BOJ policymaker hints at rate hike if yen’s impact on inflation is big

BOJ :2024 policymaker hints at rate hike if yen’s impact on inflation is big


The Bank of Japan may raise interest rates if sharp falls in the yen boost inflation or the public’s perception of future prices move more than expected, board member Seiji Adachi said on Wednesday.

While short-term currency moves alone would not trigger a policy shift, the central bank could raise interest rates if excessive yen falls persist and have a big impact on inflation expectations, Adachi said in a speech.


He also said the BOJ must look not just at downside risks to the economy and prices, but upside risks, in guiding policy.

“We must by all means avoid raising interest rates prematurely. But by focusing too much on downside risks, we could see inflation accelerate in a way that forces us to tighten monetary policy sharply later on,” Adachi said.

“As long as underlying inflation continues to head toward 2%, it’s important to gradually adjust the degree of monetary support reflecting economic, price and financial developments,” he said, signalling the chance of a near-term rate hike.

The remarks highlight the growing significance a weak yen could have on the timing of the BOJ’s next interest rate hike, which some analysts say may occur as soon as July.

Adachi said consumer inflation will re-accelerate from the summer through around autumn this year due to rising import costs and prospects of sustained wage gains.

“If yen falls accelerate or persist, consumer inflation may rebound sooner than expected. If this happens at a time when there is a higher chance of inflation durably and stably exceeding 2%, we may need to push forward the timing of an interest rate hike,” Adachi said.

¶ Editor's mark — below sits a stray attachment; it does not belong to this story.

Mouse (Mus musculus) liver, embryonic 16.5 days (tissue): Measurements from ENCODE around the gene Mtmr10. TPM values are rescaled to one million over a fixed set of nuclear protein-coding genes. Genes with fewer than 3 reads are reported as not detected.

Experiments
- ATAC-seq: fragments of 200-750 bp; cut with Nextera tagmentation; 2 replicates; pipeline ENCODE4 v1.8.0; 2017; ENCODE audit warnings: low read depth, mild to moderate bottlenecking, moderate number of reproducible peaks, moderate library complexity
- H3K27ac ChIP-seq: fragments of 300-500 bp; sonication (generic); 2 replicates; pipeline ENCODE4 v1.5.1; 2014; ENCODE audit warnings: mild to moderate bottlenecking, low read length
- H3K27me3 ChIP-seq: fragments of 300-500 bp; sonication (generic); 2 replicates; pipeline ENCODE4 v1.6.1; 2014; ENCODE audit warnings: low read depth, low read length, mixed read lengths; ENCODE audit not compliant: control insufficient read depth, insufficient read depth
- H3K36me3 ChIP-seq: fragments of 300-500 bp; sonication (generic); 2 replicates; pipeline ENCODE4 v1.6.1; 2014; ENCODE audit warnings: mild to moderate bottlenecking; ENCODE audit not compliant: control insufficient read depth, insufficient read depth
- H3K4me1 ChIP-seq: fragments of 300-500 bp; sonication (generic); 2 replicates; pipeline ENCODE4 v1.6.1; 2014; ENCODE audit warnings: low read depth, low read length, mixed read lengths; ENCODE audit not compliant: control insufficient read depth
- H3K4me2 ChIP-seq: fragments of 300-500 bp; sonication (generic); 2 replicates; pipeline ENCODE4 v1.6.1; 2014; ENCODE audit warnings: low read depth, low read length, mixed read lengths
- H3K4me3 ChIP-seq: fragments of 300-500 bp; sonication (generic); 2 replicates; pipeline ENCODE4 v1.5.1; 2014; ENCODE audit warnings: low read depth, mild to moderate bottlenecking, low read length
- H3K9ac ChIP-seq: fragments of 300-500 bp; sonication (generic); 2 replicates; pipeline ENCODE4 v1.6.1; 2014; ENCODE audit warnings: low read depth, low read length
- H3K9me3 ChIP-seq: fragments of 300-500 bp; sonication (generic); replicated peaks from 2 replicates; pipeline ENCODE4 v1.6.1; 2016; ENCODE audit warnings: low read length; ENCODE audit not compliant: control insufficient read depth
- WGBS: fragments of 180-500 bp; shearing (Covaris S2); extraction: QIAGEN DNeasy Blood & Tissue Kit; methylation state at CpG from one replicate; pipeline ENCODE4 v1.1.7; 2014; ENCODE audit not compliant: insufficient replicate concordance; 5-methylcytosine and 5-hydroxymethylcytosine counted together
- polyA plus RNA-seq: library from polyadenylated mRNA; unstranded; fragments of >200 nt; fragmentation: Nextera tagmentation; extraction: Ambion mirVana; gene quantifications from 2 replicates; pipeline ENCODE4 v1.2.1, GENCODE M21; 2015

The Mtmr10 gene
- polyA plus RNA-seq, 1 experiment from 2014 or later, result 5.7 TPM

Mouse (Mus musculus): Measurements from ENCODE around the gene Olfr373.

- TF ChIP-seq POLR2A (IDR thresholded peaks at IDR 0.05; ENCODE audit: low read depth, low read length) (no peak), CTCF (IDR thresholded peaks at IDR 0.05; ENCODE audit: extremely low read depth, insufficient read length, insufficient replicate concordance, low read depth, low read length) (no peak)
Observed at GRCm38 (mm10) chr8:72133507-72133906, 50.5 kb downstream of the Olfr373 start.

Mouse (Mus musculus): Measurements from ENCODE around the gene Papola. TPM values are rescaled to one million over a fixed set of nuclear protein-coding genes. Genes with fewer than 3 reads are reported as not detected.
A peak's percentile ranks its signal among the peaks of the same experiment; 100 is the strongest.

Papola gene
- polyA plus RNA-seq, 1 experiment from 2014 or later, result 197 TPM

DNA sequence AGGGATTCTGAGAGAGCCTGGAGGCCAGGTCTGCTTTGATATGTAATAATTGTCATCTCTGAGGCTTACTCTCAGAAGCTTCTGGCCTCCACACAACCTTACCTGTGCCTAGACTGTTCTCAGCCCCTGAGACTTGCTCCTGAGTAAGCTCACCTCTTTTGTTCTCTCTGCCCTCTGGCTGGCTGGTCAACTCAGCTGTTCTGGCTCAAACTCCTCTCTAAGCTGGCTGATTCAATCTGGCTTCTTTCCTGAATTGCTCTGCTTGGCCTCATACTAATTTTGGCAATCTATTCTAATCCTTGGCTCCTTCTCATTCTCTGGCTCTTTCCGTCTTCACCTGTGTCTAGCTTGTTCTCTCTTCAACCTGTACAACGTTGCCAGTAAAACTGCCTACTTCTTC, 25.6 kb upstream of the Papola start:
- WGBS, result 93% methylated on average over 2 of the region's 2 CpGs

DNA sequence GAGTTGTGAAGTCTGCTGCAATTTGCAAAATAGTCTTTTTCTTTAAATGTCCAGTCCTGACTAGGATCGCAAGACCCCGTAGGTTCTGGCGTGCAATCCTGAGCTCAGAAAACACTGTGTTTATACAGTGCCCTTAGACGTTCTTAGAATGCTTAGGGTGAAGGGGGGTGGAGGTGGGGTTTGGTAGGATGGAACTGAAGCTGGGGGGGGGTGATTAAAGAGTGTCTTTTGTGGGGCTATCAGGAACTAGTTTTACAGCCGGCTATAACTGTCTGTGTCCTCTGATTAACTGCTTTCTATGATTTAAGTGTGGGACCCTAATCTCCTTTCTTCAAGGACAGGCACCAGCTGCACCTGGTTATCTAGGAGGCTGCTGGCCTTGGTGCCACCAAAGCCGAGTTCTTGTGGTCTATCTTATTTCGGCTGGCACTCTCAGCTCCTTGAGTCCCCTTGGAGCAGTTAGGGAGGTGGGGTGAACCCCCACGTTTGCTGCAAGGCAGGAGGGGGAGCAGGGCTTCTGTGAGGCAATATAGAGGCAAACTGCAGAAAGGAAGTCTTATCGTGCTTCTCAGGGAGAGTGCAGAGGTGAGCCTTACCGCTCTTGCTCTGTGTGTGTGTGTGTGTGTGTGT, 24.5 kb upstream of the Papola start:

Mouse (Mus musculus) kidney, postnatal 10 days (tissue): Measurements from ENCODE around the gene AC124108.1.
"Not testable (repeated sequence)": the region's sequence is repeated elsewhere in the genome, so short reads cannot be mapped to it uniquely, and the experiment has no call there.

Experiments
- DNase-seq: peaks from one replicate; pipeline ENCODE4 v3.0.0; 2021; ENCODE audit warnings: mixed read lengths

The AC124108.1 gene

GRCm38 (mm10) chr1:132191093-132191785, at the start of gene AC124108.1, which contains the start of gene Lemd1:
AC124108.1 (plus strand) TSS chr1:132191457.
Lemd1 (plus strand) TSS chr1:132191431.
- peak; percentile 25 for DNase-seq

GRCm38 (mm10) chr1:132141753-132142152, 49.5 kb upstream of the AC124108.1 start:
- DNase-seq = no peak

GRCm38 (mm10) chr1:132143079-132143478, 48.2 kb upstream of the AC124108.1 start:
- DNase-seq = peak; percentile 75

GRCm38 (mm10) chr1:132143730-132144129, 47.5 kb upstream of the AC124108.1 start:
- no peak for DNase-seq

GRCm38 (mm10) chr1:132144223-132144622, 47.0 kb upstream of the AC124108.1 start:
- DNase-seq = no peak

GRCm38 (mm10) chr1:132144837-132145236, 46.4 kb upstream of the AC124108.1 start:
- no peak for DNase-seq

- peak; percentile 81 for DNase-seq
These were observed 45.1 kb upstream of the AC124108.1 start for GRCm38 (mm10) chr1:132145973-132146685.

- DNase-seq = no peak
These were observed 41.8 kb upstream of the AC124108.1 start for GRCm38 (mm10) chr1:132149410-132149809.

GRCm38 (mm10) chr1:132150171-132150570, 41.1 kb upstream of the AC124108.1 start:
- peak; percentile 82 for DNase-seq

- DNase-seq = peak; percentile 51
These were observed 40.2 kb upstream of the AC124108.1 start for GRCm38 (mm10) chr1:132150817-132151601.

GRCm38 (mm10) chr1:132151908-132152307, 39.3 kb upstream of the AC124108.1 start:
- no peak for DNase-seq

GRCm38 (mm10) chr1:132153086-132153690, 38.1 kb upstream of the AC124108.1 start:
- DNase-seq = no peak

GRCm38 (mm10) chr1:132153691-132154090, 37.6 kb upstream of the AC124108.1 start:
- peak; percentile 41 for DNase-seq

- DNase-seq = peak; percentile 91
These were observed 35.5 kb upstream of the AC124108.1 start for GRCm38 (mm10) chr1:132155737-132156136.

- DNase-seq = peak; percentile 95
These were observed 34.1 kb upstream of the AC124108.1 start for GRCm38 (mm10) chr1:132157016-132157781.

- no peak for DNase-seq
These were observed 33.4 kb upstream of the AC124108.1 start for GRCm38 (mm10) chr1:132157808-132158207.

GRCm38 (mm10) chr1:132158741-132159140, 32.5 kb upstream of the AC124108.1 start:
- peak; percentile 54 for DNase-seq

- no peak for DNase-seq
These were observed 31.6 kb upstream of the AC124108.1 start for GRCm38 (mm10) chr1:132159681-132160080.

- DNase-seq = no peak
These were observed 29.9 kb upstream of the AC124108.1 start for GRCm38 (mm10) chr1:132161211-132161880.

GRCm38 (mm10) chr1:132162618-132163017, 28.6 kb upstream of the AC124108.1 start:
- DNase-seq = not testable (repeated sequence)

Ideally, the BOJ will raise rates at a “slow pace” in line with steady increases in underlying inflation, Adachi said in a news conference after delivering the speech to business leaders in Kumamoto, southern Japan.

The yen has depreciated by roughly 10% against the dollar so far this year despite the BOJ’s decision in March to end eight years of negative rates, as markets focused on the still-huge divergence between U.S. and Japanese interest rates.

The weak yen has become a headache for policymakers worried about the hit to consumption from rising import costs, and led some market players to bet on the chance of a near-term rate hike to slow the currency’s depreciation.

demait account
demait account

Japan’s consumer sentiment worsened for the second straight month in May as rising prices hit households, a Cabinet Office survey showed on Wednesday.

The government revised down its assessment on consumer sentiment to say “improvements were stalling,” compared with the previous month’s view that it was improving.


Expectations of a near-term rate hike helped push up Japan’s 10-year government bond yield to 1.07% on Wednesday, the highest since December 2011.

Some traders also bet the BOJ could decide on a full-fledged tapering of bond purchases next month, after it caught markets off guard with an unscheduled cut in bond buying on May 13.

Adachi said the BOJ would reduce its bond buying some time in the future in accordance with its decision in March to end a policy that capped bond yields around zero.

But he said the March 13 bond buying reduction had no policy implication, adding that it was too early to determine whether recent rises in Japanese long-term yields would be sustained.

“I don’t have a strong view on whether the BOJ should reduce bond buying soon, or wait longer,” Adachi said, adding the bank had no pre-set idea or schedule in mind on the future pace of tapering.

Any reduction in bond purchases will be done in several stages to avoid destabilising markets, he added.


BOJ Governor Kazuo Ueda has said the central bank intends to hike rates to levels considered neutral to the economy, as long as growth and inflation move in line with projections.

The governor has also said the BOJ will no longer use its bond purchases as a monetary policy tool, and eventually scale back the size of its huge balance sheet.




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